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A promising vision but conventional in execution
on July 2, 2007
White wants this book to represent a new approach to ecological history, one built not around humans or the environment, but about relationships - - between humans and the river, between salmon and the river, between humans and salmon, and so forth. To focus on relationships, he develops themes of energy and work.
It's a good idea, but he doesn't pull it off. The first half of the book starts out promisingly enough, telling an ecological story in which humans appear but are not the only actors. White builds the narrative around the concepts of work and energy. The river can do work through mills and dams, humans work, salmon move energy from ocean upstream to bears and eagles, and so forth. Human relationships with the river's energy have changed from Native Americans to European settlers and then through industrialization.
Unfortunately, White is too much a historian to be able to do this right. Telling a story about work would be very interesting, but that involves getting the data and making some calculations - - for example, how much energy do salmon move upstream, how much potential energy lies in the river downstream, how much of the energy do humans appropriate, and how much energy do humans apply? How has the human-river relationship transformed the energy system of the Columbia? White is simply not equipped to follow through on his own ideas, and remains too limited by standard historical methods and narrative structures.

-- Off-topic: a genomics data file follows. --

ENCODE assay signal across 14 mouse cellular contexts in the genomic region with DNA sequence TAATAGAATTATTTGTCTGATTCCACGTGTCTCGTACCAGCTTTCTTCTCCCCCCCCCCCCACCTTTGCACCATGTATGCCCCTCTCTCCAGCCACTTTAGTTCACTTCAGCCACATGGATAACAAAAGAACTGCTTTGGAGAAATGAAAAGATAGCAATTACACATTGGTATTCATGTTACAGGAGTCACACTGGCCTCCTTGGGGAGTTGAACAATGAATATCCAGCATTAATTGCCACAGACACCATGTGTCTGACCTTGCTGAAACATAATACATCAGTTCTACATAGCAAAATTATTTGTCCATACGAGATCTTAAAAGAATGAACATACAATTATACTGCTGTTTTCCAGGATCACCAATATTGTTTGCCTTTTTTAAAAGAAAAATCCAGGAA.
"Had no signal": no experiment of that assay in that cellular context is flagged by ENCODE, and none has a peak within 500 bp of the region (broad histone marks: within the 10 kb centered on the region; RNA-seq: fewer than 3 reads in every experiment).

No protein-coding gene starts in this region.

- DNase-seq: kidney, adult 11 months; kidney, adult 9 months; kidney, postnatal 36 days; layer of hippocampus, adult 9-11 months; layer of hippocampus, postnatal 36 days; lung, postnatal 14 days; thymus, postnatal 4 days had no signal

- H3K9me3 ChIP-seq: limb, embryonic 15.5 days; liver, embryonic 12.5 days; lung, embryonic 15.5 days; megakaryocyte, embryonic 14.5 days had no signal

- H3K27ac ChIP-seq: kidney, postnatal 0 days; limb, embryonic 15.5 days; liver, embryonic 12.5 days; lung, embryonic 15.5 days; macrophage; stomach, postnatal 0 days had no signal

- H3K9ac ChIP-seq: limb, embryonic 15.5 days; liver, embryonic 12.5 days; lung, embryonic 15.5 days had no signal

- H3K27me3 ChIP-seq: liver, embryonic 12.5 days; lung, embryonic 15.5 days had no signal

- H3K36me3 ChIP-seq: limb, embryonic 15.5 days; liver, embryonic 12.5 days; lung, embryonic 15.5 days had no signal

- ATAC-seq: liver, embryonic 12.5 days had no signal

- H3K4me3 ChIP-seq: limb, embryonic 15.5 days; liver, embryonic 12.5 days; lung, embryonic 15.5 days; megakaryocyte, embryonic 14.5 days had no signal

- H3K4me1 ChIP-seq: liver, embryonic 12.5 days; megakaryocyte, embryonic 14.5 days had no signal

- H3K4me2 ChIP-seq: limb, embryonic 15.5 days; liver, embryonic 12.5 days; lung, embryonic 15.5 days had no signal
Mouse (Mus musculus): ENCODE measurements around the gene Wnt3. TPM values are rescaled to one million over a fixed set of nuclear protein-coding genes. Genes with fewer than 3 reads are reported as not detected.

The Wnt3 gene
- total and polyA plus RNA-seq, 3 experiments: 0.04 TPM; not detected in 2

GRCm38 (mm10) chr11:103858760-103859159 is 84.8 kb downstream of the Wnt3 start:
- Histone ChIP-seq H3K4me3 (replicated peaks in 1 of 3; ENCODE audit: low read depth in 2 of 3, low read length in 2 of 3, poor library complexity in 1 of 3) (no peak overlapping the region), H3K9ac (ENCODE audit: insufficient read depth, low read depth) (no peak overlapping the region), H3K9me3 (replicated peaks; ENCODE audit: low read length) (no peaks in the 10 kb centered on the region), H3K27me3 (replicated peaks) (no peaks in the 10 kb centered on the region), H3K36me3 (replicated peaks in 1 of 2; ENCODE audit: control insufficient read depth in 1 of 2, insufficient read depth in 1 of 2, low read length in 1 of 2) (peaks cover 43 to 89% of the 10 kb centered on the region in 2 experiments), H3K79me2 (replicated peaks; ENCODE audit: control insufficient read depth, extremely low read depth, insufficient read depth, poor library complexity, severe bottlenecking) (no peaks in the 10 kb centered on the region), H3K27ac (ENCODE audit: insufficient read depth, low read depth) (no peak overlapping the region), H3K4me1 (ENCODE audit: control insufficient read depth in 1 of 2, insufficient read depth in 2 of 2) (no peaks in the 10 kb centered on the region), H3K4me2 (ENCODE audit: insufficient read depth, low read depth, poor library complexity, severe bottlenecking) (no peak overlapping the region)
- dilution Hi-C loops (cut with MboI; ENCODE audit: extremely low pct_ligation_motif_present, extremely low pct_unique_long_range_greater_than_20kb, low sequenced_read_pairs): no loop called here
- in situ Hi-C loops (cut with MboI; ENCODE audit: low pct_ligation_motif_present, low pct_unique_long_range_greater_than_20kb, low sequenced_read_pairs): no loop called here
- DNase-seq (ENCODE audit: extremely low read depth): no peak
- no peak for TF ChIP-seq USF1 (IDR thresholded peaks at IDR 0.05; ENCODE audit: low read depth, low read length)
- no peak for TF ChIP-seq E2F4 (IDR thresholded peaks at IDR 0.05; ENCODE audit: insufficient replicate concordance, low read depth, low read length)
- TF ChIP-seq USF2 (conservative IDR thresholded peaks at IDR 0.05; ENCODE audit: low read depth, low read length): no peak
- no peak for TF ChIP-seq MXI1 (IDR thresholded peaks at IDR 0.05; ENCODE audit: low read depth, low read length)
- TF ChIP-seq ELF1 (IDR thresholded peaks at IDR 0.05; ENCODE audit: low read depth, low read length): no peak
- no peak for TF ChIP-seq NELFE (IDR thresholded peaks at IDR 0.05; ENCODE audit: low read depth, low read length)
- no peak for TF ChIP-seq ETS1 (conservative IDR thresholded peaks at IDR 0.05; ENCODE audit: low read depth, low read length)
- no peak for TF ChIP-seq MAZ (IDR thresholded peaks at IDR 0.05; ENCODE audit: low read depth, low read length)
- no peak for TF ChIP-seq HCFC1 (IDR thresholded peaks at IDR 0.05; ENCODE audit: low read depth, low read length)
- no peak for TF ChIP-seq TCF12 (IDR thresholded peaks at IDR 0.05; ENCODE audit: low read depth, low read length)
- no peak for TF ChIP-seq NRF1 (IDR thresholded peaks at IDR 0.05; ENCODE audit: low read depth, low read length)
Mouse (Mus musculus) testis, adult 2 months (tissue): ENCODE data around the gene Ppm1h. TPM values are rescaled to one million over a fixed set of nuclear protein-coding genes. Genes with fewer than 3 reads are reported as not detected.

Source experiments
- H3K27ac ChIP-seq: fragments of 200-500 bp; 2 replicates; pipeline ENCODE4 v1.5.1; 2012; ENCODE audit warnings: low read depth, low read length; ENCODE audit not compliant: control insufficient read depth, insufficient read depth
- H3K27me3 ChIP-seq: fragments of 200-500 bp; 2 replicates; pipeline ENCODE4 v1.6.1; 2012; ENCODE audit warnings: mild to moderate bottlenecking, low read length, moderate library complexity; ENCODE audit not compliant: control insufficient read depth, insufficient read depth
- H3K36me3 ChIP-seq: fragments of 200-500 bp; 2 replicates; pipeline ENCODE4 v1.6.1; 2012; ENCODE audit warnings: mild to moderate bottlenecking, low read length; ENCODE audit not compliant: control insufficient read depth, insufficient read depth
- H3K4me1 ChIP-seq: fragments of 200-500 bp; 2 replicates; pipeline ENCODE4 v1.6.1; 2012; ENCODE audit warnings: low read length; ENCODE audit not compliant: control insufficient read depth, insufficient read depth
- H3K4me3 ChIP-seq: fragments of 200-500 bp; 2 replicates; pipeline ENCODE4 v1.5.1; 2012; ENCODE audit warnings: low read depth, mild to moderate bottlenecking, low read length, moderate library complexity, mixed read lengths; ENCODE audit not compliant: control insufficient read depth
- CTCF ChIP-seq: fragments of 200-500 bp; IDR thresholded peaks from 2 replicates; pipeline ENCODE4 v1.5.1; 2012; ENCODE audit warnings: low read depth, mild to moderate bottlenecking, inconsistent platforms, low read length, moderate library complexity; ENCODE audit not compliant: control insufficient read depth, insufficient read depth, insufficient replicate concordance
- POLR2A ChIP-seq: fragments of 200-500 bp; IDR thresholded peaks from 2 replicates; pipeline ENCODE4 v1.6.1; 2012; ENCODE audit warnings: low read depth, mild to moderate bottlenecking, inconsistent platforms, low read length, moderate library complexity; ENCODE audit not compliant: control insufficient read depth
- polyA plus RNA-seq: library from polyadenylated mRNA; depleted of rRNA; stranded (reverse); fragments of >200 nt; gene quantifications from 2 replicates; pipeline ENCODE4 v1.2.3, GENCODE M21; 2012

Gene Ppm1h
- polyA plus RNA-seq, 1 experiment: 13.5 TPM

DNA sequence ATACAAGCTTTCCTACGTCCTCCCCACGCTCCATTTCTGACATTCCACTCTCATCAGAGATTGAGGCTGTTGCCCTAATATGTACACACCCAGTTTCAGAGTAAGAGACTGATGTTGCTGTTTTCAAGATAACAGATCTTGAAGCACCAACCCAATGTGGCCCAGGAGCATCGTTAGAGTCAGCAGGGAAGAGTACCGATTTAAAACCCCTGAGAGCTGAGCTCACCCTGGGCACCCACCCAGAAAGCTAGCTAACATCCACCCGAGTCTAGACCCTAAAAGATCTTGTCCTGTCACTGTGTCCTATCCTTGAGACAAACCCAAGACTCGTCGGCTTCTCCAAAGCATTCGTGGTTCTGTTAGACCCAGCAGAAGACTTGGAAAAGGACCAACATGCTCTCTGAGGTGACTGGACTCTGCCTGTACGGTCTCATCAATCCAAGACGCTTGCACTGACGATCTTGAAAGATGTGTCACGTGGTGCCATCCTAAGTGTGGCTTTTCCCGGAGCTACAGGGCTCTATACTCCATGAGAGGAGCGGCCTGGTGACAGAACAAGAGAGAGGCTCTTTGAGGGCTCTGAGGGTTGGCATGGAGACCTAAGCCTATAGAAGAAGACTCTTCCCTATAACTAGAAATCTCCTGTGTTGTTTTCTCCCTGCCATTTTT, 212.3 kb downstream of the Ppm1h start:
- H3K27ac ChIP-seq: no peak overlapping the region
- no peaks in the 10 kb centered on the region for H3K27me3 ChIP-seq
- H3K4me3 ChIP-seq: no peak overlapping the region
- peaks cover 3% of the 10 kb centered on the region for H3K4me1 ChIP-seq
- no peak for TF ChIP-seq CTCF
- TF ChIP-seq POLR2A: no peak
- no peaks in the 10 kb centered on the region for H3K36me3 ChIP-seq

These limitations become particularly visible by the second half of the book. Beginning with the 1930s, White tells the same story as other historians, about the New Deal and dams, about World War II and nuclear power, about the death of salmon runs. He discusses political controversies, such as WPPSS scandal, even when they don't work in the narrative. All too quickly, then, White's narrative has become much more conventional.
In short, White is too much the historian to be able to execute his own vision for this work. Historians read documents in archives, and clearly White has done a lot of this. In that sense, he knows his stuff. But to write a new kind of narrative really requires someone with the eye of a natural scientist, someone who can estimate the amount of energy the rivers does as it flows to the sea, the amount of energy the salmon bring up from the ocean, the amount of energy humans - - and bears, and eagles, and everyone else - - siphon off from the ocean. While White understands basic ecological relationships, he lacks an ecologist's deeper understanding of multiple relationships, feedback systems, and energy cycling. A coauthor would probably have served this project very well.